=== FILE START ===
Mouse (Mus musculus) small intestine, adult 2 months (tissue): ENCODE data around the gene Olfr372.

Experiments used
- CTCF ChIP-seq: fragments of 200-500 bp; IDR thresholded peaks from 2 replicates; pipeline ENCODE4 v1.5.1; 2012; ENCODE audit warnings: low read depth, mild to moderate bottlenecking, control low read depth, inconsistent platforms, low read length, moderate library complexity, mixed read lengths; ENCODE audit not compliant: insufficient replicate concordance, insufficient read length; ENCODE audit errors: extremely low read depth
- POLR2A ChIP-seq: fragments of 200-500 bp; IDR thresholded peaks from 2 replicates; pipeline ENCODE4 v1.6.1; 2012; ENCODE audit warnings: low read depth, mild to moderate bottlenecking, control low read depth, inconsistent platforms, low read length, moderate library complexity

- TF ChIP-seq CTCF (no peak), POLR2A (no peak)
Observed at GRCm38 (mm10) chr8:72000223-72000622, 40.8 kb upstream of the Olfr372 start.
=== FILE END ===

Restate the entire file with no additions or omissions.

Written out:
Mouse (Mus musculus) small intestine, adult 2 months (tissue): ENCODE data around the gene Olfr372.

Experiments used
- CTCF ChIP-seq: fragments of 200-500 bp; IDR thresholded peaks from 2 replicates; pipeline ENCODE4 v1.5.1; 2012; ENCODE audit warnings: low read depth, mild to moderate bottlenecking, control low read depth, inconsistent platforms, low read length, moderate library complexity, mixed read lengths; ENCODE audit not compliant: insufficient replicate concordance, insufficient read length; ENCODE audit errors: extremely low read depth
- POLR2A ChIP-seq: fragments of 200-500 bp; IDR thresholded peaks from 2 replicates; pipeline ENCODE4 v1.6.1; 2012; ENCODE audit warnings: low read depth, mild to moderate bottlenecking, control low read depth, inconsistent platforms, low read length, moderate library complexity

- TF ChIP-seq CTCF (no peak), POLR2A (no peak)
Observed at GRCm38 (mm10) chr8:72000223-72000622, 40.8 kb upstream of the Olfr372 start.